BALTIMORE–A study that followed nearly 2000 older Americans for more than a decade found that those with hearing loss had 30%-40% greater annual declines on measures of cognitive function than did those whose hearing was normal.
Senior author Frank R. Lin, MD, an assistant professor at the Johns Hopkins University School of Medicine, and nine other scientists reported their findings in the January 21 web edition of JAMA Internal Medicine. According to their article, the study, which was funded by the National Institutes of Health, reached the following conclusions: “Hearing loss is independently associated with accelerated cognitive decline and incident cognitive impairment in community-dwelling older adults. Further studies are needed to investigate what the mechanistic basis of this association is and whether hearing rehabilitative interventions could affect cognitive decline.”
The 1984 people studied by Lin et al. were drawn from the Health, Aging and Body Composition (ABC) Study Group, a prospective observational study begun in 1997-1998 to monitor the health of older people in Pittsburgh, PA, and Memphis, TN.
When the study began in 2001, the members of the ABC Study Group who volunteered to participate had a mean age of 77.4 years and had normal brain function. In year five of the study, all participants underwent audiometric testing to determine their baseline hearing.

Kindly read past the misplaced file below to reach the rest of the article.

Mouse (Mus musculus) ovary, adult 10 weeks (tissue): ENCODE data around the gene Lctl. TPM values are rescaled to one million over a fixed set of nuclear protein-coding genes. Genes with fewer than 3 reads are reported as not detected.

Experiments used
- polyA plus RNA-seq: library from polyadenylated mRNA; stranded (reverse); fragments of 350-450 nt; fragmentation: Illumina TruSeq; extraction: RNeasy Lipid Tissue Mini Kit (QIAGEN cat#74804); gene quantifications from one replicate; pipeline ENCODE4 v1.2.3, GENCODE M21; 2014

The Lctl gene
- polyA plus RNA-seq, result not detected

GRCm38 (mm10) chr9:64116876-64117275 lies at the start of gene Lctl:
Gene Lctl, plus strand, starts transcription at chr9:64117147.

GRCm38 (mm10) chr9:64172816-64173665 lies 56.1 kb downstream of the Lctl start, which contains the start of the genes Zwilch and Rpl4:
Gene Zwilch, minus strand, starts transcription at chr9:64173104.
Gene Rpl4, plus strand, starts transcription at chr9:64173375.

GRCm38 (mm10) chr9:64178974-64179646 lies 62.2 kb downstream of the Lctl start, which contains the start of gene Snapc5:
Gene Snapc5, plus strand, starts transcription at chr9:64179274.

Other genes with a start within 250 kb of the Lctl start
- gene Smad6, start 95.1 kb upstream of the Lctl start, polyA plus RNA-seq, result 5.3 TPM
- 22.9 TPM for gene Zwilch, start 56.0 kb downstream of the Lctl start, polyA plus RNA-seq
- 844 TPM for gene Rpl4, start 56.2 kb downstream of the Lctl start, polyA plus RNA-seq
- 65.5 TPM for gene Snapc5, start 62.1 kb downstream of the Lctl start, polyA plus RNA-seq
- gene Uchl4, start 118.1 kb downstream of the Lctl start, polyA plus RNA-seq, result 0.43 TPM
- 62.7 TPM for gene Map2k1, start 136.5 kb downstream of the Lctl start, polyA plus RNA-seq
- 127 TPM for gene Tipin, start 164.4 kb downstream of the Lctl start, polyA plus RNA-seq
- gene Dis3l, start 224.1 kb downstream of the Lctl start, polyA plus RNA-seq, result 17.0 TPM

Based on the subjects’ pure-tone average thresholds from 500 to 4000 Hz in the better ear, researchers determined that 1162 of the subjects had hearing loss. This was defined as being unable to hear sounds until they were more than 25 dB louder than those audible to people with normal hearing.
Cognitive testing was performed on all participants in years 5, 8, 10, and 11. Two tests were used: the 3MS, which measures global function, and the Digit Symbol Substitution test, which measures executive function.
Those with hearing loss had annual rates of decline on the 3MS test 41% greater than those of the normal-hearing participants. On the Digit Symbol Substitution Test, their scores declined at a 32% faster annual rate. Compared to those with normal hearing, individuals with hearing loss at baseline had a 24% increased risk for incident cognitive impairment.
Rates of cognitive decline and the risk for incident cognitive impairment were linearly associated with the severity of an individual’s baseline hearing loss.
In an interview (“Hearing loss may be related to cognitive decline”) with the press office of Johns Hopkins Medicine, Lin, an otologist, discussed the significance of his group’s findings: “Our results show that hearing loss should not be considered an inconsequential part of aging, because it may come with some serious long-term consequences to healthy brain functioning.”
He added, “Our findings emphasize just how important it is for physicians to discuss hearing with their patients and to be proactive in addressing any hearing declines over time.”
While the study did not try to explain why hearing loss might lead to cognitive decline, Lin noted that social isolation has previously been found to be a risk factor for cognitive problems. Also, he suggested, hearing loss may force the brain to devote extra energy to processing sound at the expense of using it for memory and thinking.